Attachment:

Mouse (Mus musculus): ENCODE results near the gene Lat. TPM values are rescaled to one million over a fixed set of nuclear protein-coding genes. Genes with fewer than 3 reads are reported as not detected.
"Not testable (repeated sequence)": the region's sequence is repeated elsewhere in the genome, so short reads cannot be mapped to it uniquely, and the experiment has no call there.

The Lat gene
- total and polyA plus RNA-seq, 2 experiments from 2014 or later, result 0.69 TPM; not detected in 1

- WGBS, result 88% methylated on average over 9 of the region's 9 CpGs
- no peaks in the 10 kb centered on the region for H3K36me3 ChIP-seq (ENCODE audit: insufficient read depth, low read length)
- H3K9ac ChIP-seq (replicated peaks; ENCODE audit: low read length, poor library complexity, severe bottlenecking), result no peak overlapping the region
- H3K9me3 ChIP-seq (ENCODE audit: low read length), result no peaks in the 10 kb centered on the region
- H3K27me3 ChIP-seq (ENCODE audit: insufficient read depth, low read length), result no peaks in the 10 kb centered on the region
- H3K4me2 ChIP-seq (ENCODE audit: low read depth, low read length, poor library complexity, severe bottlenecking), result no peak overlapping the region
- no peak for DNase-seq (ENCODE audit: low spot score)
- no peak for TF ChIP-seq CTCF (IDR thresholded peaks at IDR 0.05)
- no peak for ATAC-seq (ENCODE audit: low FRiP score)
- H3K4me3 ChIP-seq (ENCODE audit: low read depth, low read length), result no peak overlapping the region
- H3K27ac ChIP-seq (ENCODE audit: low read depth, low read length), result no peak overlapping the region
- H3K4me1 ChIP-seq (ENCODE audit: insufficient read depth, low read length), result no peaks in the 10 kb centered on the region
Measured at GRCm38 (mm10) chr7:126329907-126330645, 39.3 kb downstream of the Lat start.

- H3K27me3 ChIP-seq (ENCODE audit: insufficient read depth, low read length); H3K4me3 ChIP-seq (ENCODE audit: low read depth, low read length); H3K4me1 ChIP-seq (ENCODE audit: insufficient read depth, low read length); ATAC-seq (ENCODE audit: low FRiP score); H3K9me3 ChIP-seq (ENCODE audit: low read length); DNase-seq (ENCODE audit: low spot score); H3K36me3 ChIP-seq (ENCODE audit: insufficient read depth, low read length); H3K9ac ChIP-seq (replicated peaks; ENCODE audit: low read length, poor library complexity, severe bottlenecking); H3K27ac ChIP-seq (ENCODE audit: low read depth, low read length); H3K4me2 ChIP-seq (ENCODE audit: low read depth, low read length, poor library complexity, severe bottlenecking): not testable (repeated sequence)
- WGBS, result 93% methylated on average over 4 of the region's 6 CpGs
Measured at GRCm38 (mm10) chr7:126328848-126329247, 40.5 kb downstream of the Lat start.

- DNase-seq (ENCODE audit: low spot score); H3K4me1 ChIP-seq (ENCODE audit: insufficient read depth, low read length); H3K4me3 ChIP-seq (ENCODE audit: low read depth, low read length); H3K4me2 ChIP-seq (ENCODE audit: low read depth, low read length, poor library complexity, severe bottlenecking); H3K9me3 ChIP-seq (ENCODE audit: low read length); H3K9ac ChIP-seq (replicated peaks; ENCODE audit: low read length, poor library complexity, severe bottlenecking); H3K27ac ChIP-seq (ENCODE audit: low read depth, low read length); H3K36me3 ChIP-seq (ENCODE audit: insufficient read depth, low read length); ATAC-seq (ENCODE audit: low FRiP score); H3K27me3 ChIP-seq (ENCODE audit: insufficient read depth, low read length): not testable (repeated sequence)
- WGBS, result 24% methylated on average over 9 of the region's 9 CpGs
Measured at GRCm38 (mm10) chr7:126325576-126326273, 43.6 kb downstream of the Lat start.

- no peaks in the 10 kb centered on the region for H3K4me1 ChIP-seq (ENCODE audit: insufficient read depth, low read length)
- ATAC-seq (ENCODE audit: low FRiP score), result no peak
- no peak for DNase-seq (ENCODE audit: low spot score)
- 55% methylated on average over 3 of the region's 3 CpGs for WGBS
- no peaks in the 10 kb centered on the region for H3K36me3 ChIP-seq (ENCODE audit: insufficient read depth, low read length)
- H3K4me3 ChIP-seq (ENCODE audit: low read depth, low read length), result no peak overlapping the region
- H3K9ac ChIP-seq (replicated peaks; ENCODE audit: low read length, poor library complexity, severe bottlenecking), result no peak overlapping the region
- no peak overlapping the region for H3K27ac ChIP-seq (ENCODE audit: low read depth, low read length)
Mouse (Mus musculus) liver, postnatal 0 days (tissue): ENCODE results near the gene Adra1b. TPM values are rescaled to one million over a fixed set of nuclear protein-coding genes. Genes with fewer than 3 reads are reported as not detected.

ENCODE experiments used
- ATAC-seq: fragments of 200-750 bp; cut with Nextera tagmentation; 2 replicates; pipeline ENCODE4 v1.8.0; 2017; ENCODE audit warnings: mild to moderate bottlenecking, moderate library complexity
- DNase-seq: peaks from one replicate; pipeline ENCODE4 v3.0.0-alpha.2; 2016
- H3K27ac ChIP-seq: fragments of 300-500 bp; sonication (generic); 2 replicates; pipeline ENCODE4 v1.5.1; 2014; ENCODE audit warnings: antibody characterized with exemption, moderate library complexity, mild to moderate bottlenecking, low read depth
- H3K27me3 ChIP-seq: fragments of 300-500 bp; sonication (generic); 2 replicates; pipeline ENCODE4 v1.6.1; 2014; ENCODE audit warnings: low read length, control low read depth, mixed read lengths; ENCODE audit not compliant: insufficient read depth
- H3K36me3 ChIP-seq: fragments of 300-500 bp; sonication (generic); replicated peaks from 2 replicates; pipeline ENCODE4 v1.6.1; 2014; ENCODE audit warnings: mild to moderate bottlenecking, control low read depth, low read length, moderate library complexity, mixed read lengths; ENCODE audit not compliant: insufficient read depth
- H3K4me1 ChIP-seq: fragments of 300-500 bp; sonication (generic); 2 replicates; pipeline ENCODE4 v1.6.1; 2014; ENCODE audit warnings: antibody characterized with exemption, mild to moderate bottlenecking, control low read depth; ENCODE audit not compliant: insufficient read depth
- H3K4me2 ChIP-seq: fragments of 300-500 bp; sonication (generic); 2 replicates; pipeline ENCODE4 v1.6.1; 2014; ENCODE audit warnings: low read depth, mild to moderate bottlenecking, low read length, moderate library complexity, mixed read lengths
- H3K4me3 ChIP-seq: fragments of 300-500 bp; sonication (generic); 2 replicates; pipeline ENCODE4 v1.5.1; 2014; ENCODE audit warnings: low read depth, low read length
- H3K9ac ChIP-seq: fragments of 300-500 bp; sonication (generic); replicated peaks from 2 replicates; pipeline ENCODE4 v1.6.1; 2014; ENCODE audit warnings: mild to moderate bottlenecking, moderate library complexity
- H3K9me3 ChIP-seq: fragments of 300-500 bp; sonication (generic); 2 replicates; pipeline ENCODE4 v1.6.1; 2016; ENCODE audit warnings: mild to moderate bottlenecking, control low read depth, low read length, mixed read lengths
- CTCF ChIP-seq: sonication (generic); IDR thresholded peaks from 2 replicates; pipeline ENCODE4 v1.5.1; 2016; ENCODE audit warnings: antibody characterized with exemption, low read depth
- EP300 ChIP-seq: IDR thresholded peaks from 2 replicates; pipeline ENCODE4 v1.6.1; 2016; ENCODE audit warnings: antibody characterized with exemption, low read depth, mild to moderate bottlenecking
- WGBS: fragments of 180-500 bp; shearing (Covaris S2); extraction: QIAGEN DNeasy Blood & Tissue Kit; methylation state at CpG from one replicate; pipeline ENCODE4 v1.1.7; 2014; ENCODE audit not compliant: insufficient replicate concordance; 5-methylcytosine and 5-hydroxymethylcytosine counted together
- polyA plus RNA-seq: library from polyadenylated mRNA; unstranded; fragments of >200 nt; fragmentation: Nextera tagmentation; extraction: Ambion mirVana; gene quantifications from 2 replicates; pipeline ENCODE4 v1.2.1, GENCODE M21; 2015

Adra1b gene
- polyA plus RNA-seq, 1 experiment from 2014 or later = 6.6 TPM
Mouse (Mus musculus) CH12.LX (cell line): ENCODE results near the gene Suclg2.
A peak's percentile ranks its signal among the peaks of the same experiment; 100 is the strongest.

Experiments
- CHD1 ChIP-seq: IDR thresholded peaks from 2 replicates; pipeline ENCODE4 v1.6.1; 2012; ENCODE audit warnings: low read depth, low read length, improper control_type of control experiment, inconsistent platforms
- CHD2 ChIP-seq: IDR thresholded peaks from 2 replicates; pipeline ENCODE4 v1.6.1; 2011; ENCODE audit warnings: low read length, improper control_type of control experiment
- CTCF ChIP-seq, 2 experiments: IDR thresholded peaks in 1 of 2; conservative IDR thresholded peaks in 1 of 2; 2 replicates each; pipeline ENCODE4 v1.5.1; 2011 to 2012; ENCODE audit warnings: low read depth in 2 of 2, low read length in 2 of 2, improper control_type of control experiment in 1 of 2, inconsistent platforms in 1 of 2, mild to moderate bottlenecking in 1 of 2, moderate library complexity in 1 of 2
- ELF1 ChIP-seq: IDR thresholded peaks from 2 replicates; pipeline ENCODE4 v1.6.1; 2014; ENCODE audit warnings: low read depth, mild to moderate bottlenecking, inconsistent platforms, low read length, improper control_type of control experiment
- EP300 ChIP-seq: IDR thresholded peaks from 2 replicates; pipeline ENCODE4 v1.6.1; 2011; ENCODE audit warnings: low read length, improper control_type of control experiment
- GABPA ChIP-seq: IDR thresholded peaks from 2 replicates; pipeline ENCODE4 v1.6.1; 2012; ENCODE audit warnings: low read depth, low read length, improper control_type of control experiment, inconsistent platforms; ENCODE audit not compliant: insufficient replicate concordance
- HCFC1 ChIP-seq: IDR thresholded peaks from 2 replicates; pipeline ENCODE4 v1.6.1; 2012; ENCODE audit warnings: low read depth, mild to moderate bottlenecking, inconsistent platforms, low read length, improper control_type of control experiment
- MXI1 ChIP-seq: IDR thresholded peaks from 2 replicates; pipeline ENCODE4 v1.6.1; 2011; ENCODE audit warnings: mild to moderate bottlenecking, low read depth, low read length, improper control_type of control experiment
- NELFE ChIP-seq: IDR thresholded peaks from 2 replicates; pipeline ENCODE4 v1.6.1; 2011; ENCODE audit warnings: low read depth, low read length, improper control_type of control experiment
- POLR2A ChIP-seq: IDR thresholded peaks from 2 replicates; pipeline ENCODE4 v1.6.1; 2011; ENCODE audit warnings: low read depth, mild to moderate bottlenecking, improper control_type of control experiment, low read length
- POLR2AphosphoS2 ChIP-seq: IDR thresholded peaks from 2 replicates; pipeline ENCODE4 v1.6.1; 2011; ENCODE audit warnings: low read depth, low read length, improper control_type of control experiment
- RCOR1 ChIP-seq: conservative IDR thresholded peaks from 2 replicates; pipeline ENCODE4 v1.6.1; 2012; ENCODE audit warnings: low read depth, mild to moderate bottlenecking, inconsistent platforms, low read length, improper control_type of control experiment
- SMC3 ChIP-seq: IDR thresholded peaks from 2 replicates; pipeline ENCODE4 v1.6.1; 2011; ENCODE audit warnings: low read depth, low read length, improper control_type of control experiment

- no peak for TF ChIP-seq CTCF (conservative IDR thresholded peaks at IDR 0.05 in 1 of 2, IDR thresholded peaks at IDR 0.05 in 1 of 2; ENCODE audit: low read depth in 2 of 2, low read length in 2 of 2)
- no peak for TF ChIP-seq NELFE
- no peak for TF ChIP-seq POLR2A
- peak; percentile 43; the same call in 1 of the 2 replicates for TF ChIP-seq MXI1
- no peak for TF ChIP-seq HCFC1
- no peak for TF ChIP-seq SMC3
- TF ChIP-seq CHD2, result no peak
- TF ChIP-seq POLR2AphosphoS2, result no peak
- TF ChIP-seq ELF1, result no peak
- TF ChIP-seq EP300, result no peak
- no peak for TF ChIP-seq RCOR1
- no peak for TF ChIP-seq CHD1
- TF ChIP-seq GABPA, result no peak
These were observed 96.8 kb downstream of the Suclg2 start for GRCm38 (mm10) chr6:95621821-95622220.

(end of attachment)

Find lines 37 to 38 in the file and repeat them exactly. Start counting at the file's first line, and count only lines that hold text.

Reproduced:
- H3K27me3 ChIP-seq: fragments of 300-500 bp; sonication (generic); 2 replicates; pipeline ENCODE4 v1.6.1; 2014; ENCODE audit warnings: low read length, control low read depth, mixed read lengths; ENCODE audit not compliant: insufficient read depth
- H3K36me3 ChIP-seq: fragments of 300-500 bp; sonication (generic); replicated peaks from 2 replicates; pipeline ENCODE4 v1.6.1; 2014; ENCODE audit warnings: mild to moderate bottlenecking, control low read depth, low read length, moderate library complexity, mixed read lengths; ENCODE audit not compliant: insufficient read depth